Aiming for Universal Care

Medical students in new program will specialize in the health of underserved populations
students take blood pressure readings
Steven Maler and George Patten, both M15, conduct blood pressure screenings for members of the Castle Square Tenants Association during a weekly visit. Photo: Kelvin Ma
October 11, 2013

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Finding a doctor isn’t as easy as it used to be. In fact, the shortage of primary-care physicians has reached crisis proportions across the nation, including in Massachusetts. A 2012 workforce study by the Massachusetts Medical Society found a “severe” and “critical” shortage of doctors specializing in family and internal medicine.

The shortage adds yet another barrier to care for such medically underserved and vulnerable populations as the elderly, the disabled, immigrants and minorities. People in these communities often suffer from more health problems than average, but they have a harder time accessing good medical care because of steep rates of poverty, homelessness and substance abuse, as well as language and cultural barriers. Despite this enduring need, most medical training doesn’t pay much attention to serving these disadvantaged groups.

Randy Wertheimer, the Jaharis Family Chair in Family Medicine at Tufts, is addressing the need directly by developing the Service Scholars Program. The new program will create a pipeline of committed and qualified medical students devoted to gaining the knowledge and skills necessary to care for underserved communities.

“Students come in [to medical school] very idealistic—they want to change the world,” says Wertheimer. But because their training doesn’t focus on providing care to the underserved, students don’t gain the hands-on experiences or skills needed to handle those challenges. They also don’t have the opportunity to develop a community of peers who share their commitment.

The Service Scholars Program will supplement the existing medical school curriculum with added training, skills development and faculty mentoring from physicians working in community health centers in the greater Boston area. Over the course of the four-year program, students will develop the community, the knowledge and the confidence they need to make a difference.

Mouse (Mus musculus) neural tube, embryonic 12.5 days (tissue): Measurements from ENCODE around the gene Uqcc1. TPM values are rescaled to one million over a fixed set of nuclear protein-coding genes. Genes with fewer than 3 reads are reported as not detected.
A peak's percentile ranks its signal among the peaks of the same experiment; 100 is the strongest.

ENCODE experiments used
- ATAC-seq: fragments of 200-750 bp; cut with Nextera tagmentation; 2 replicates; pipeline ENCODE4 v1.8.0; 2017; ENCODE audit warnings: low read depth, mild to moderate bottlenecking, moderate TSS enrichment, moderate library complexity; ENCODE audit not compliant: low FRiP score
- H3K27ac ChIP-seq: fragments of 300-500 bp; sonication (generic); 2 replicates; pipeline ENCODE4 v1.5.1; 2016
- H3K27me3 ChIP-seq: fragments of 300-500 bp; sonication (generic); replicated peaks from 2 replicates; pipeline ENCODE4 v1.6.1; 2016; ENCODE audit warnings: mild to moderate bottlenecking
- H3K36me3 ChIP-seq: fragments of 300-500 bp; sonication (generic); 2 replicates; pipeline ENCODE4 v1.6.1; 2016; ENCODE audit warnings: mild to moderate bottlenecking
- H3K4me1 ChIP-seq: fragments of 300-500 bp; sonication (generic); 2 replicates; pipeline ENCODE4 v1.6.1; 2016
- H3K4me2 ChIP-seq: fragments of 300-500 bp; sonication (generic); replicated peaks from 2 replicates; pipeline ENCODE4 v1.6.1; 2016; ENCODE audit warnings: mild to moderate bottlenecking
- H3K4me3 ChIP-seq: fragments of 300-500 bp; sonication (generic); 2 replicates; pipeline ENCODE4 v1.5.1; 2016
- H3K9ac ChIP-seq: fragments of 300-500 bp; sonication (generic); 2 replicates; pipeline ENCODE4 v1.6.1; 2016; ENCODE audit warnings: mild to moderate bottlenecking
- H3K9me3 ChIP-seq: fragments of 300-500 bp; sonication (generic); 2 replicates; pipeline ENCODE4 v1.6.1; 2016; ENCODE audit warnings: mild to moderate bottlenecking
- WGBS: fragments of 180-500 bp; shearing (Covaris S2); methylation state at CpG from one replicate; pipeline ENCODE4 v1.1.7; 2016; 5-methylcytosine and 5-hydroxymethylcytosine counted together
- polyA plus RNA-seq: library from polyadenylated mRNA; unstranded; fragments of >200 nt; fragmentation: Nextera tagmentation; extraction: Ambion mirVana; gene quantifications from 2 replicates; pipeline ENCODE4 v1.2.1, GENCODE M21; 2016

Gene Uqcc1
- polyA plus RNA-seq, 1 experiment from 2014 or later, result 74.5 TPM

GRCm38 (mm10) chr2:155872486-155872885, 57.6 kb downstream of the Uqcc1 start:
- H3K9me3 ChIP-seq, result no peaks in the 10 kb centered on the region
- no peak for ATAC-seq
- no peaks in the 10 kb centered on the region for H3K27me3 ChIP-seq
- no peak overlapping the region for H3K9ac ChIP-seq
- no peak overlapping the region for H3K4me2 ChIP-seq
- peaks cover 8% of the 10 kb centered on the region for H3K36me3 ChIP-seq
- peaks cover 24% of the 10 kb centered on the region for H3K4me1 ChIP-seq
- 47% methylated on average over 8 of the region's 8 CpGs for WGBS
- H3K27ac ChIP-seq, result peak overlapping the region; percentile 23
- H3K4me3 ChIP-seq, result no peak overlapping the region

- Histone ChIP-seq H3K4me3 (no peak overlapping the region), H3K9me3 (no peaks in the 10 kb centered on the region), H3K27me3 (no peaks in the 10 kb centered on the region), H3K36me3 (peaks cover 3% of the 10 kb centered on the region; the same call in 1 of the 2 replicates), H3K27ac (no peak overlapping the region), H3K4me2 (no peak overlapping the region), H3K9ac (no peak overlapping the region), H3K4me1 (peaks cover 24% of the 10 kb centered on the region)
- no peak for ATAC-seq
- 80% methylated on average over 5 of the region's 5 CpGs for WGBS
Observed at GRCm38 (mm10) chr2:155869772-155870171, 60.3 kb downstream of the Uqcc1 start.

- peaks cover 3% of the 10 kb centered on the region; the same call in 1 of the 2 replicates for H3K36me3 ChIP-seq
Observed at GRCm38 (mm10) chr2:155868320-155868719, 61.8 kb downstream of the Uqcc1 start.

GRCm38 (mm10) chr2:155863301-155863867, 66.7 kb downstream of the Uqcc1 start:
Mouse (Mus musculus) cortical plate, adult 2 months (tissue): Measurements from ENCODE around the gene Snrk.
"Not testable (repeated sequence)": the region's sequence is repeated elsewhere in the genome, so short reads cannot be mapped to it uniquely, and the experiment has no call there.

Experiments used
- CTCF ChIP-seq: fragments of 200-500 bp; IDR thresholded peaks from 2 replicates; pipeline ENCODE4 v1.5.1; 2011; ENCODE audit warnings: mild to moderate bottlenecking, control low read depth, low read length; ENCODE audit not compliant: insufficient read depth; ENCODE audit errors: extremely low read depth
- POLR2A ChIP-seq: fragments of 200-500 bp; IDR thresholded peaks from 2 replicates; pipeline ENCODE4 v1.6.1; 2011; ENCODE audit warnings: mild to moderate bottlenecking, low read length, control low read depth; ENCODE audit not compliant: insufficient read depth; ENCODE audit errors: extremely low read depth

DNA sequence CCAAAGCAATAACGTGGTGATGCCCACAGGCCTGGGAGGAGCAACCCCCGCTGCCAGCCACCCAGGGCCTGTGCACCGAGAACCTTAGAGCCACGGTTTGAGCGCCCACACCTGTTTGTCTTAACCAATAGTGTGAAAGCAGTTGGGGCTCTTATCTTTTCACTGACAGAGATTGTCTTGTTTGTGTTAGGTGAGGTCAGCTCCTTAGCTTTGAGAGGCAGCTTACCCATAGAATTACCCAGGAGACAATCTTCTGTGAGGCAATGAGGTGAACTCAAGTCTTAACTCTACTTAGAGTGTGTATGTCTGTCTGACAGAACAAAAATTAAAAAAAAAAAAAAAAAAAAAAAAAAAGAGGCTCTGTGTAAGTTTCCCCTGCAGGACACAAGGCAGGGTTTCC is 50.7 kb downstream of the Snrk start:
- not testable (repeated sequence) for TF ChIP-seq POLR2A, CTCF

Private support has been critical to the Service Scholars program. Earlier this year, a donor who wants to remain anonymous gave the medical school a $300,000 grant for curriculum development for the program. In addition, the Bingham Trust has pledged $600,000 over three years to support Service Scholars in financial need. “We are fully funded at this point and ready to go,” Wertheimer says. “We’re planning to start this summer with our first class.” With an initial goal to add 10 students a year, Wertheimer expects the program to draw wide interest.

An ancillary goal of the Service Scholars Program is to enhance diversity at the medical school. Studies show that students from typically underserved communities, and women in general, are more likely to choose a career caring for vulnerable populations. The program will work with local, regional and national partners, such as UMass-Boston (see “A Roadmap to Medicine”), to identify and recruit students from diverse backgrounds.

Enrolled students will receive special training on health disparities, health literacy, disabilities and special needs, patient registries, health systems and health financing. Some training will be classroom-based; other aspects will occur in the wider world. Students will gain experience at public hospitals, community health centers, homeless shelters, free clinics and nursing homes, where they will be mentored by doctors who have earned their stripes working among populations in need.

The program will also touch on the essentials of self-care and mindfulness for doctors. “I think for anyone, medical training is arduous. But when you’re taking care of communities in stress, then it feels really, really hard. So they need to understand how to recognize signs of burnout and care for themselves,” Wertheimer says.

Interdisciplinary, team-based care that relies not only on doctors and nurses, but also on community health workers, social workers and other providers, is another critical element in the Service Scholars training.

“And then we’re going to talk about social justice,” Wertheimer says. Physicians will learn what role they can and should play in pushing broader policy changes to support vulnerable people at the local level and beyond.

Wertheimer believes the program will produce doctors who are highly motivated and expertly trained in caring for underserved communities. “It will give students the tools and the ability to go out and make a difference by helping those most in need,” she says.

This article first appeared in the Summer 2013 issue of Tufts Medicine magazine.

Brenda Conaway is a freelance writer in Arlington, Mass. 

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